From the first of these principles, namely the Law of Similarity, the magician infers that he can produce any effect he desires merely by imitating it: from the second he infers that whatever he does to a material object will affect equally the person with whom the object was once in contact, whether it formed part of his body or not. […] Both [principles] assume that things act on each other at a distance through a secret sympathy, the impulse being transmitted from one to the other by means of what we may conceive as a kind of invisible ether.
-Sir James Frazer, The Golden Bough
Why do I find it beneficial to invoke—within the context of a group of artists, writers and curators assembled to consider issues surrounding speech acts and their documentation—a Scottish anthropologist’s theorization of magical practice dating from the early 20th century? First of all, I want to say that my intention here is not to simply replace the word “magic” with the word “art” as a kind of analog for the agency of the art object (although, when considered as a kind of materialist practice, Frazer’s notion of “sympathetic magic” preserves the agency of individual actors within a broader system of exchange). Nor do I wish to substitute the word “artist” for “magician,” thereby reproducing notions of artist-as-shaman, possessed though some inexplicable power by the secrets of the natural world. This kind of mystification would be extremely dubious, especially given the collective work of the Speech and What Archive. Instead, I want to invoke sympathetic magic as a potential way to reconsider the hierarchies that we have inherited from narratives that set the truth of reality against the falsity of its representations.
Frazer’s theorization of sympathetic magic thinks a world in which images/objects do not represent the things they depict, but rather are understood to be valences of them, distributed through a spatiotemporal network of sympathy and contagion. In other words, rather than reduced to a false image or a “mere” representation, the sympathetic image/object (in its life as material and image), is thought to contain something of the thing itself. It seems to me that this is how sympathetic magic can be productive with respect to discussions of documentation. Because, although it accepts causal relations, it resists a strictly ontological understanding. That is, it does not privilege reality over its image, nor the original event over its documentation. Instead, it prefers to concern itself with processes of transmission and translation, material contexts, embodiment and affective response. It is in precisely this way that the notion of sympathetic magic can provide an alternative to the document’s evidentiary capacities and internal problematics of truth/falsity, past/present and subject/object. The same kind of operation can be described with regard to the archive’s function as a representative totality. Instead of exhibiting the anxious drive to record, represent and preserve the way something really was (whether it be a person, an event or an epoch), a sympathetic approach in fact anticipates a fundamental instability, contradiction and loss. Nothing is true, everything is real. As part of a shared space of not-knowing, it becomes a generative framework, relying on the continued articulation of a collective memory, a contagious and excited state of fragmentation and contact.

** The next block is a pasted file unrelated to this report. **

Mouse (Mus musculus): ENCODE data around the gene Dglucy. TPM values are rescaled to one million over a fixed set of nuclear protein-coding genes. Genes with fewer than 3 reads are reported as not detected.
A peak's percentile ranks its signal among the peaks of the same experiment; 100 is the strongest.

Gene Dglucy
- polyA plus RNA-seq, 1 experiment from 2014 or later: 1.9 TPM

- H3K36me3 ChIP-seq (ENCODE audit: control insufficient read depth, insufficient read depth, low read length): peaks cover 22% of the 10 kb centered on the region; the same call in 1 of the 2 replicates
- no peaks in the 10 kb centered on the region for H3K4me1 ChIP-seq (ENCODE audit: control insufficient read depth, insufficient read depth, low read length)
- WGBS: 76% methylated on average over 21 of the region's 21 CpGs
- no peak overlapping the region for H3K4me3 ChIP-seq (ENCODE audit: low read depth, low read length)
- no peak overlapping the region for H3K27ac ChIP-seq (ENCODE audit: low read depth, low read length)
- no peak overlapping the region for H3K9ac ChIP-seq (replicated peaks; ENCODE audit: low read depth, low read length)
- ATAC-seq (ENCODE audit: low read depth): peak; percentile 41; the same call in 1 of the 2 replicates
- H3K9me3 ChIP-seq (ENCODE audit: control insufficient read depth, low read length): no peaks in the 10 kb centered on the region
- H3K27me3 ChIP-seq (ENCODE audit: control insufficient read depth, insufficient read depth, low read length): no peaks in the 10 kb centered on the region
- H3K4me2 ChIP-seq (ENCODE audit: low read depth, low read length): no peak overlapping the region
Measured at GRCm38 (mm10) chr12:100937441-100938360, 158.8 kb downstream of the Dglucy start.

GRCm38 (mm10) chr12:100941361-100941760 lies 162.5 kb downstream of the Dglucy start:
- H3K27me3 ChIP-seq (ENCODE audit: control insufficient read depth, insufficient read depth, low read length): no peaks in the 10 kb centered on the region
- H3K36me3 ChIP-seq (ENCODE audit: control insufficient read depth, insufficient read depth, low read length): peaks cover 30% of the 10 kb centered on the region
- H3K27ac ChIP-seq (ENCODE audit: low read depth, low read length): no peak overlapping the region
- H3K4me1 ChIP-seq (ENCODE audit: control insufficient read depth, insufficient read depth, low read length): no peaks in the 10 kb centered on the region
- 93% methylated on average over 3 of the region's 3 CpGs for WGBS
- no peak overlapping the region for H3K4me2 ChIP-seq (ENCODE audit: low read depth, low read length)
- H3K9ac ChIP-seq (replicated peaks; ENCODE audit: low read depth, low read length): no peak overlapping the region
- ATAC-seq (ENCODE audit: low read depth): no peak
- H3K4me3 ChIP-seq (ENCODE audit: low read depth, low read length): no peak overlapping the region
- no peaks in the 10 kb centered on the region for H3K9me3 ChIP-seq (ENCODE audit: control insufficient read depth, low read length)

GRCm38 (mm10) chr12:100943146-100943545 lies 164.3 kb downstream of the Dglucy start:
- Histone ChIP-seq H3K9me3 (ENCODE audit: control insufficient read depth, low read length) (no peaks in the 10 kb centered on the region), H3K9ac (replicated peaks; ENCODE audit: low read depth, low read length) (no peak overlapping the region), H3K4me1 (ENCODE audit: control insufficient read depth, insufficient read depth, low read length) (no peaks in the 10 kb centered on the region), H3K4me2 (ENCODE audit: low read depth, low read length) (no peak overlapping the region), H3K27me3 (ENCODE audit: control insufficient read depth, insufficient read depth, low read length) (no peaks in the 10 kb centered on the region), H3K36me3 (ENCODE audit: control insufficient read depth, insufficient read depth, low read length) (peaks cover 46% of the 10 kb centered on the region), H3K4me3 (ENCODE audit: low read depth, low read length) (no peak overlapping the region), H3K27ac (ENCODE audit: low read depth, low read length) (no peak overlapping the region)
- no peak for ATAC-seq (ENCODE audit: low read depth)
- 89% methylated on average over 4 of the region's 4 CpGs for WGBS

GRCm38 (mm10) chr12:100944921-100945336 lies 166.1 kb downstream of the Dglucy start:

Matthew Rana, 2010